In short, depleted ego amplifies feelings — and consequently, cravings will feel stronger than ever. How does this stop? Muraven found out that money does the trick: Subjects performed bad in his perseverance exercises that evolved strong elements of ego depletion. However, when people could win money, willpower suddenly seemed to spark again. More generally, incentives work wonders, even if they were set by ourselves. 

Other studies show that you should focus on one project at a time. Focussing on multiple ones depletes your willpower quicker and additionally makes you less productive. Focussing on one goal at a time may help you to preserve willpower longer. And enjoying making decisions does so, too. However, only in the short term, a study finds. People who enjoyed making decisions didn’t deplete their egos as fast in the short term — for approximately 4 minutes — but just as much in the long term — after approximately 12 minutes.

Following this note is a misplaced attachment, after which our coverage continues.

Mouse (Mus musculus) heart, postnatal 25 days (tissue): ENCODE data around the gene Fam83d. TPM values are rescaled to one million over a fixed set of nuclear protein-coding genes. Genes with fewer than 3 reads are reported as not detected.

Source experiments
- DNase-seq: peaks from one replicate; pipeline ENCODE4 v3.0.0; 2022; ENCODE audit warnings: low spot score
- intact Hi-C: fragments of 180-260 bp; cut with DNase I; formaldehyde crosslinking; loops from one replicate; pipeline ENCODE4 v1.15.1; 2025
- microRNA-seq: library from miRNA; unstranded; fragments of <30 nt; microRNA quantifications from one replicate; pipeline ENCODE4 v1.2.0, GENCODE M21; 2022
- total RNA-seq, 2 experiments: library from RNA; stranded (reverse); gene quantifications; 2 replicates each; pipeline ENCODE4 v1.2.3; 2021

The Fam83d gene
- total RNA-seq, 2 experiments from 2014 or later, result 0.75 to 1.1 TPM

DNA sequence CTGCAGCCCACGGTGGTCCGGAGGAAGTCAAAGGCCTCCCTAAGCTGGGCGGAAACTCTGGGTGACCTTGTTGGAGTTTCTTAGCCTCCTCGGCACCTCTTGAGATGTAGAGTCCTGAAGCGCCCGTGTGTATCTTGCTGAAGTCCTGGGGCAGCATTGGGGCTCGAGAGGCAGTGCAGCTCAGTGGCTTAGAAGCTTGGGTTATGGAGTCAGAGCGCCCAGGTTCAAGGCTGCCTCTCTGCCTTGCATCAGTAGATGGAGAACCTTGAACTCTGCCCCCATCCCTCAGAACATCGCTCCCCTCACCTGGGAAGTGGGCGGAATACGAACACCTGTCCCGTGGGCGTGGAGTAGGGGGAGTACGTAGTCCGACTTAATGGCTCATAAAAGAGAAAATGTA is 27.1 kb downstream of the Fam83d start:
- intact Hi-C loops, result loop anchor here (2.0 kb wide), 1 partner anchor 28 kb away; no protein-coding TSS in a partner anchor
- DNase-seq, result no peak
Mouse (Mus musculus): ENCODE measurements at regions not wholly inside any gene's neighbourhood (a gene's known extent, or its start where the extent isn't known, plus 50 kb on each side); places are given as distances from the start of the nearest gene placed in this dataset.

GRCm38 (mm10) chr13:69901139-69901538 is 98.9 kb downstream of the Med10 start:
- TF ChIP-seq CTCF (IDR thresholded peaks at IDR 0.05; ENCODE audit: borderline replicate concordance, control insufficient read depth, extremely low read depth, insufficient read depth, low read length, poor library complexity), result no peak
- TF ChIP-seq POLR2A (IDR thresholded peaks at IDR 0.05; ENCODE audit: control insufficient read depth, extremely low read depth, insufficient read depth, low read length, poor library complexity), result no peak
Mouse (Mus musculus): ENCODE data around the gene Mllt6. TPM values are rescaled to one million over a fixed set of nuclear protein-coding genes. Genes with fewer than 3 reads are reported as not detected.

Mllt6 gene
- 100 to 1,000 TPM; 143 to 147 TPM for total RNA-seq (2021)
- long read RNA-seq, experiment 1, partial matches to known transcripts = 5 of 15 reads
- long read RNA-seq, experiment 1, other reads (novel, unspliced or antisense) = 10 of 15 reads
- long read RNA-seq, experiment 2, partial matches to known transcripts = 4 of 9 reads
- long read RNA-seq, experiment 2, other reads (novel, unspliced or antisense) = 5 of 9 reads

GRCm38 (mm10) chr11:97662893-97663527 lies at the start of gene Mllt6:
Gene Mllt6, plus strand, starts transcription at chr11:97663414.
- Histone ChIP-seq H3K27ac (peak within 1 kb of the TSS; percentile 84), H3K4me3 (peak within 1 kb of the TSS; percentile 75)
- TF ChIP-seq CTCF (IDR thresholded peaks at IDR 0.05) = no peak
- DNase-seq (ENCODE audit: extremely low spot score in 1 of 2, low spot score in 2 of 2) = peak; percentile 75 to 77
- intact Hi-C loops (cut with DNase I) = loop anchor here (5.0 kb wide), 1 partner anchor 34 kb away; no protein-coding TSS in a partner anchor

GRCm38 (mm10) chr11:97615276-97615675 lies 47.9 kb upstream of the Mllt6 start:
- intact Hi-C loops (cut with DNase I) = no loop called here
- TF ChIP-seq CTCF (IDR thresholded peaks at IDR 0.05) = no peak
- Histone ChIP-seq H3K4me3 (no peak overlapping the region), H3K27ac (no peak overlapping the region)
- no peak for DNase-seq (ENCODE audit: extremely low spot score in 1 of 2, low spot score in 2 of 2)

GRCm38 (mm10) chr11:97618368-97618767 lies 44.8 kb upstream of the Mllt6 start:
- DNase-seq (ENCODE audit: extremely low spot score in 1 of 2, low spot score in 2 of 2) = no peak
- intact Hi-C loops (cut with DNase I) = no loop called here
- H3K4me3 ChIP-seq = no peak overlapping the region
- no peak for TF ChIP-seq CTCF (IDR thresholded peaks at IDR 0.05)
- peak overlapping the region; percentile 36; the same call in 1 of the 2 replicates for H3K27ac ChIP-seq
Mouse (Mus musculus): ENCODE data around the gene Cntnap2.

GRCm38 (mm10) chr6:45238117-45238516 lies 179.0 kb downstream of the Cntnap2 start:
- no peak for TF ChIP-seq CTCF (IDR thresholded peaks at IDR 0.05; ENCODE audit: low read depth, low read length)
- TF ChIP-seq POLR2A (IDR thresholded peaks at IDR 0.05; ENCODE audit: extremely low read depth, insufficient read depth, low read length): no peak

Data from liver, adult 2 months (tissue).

The last trick stems from one of the most famous and thought provoking experiments around willpower. In a striking study, judges were investigated on their likeliness to make courageous decisions, such as acquitting former prisoners. In the morning, they made courageous decisions in approximately 65% of cases. The number dropped to 0 (!) until lunch and averaged 65% afterwards. Why the sudden change? As you might have guessed already after consuming so many experiments on ego depletion, their willpower exhausted after making several hard decisions. Interestingly, they restored their willpower by eating a sandwich. Indeed, glucose supply seems to help the brain to regenerate willpower. This also explains why you crave sugary food during difficult, stressful periods in your life. Moreover, taking time off does the same trick. After one to two hours of having a break, your willpower should be restored.

The main takeaways from this section are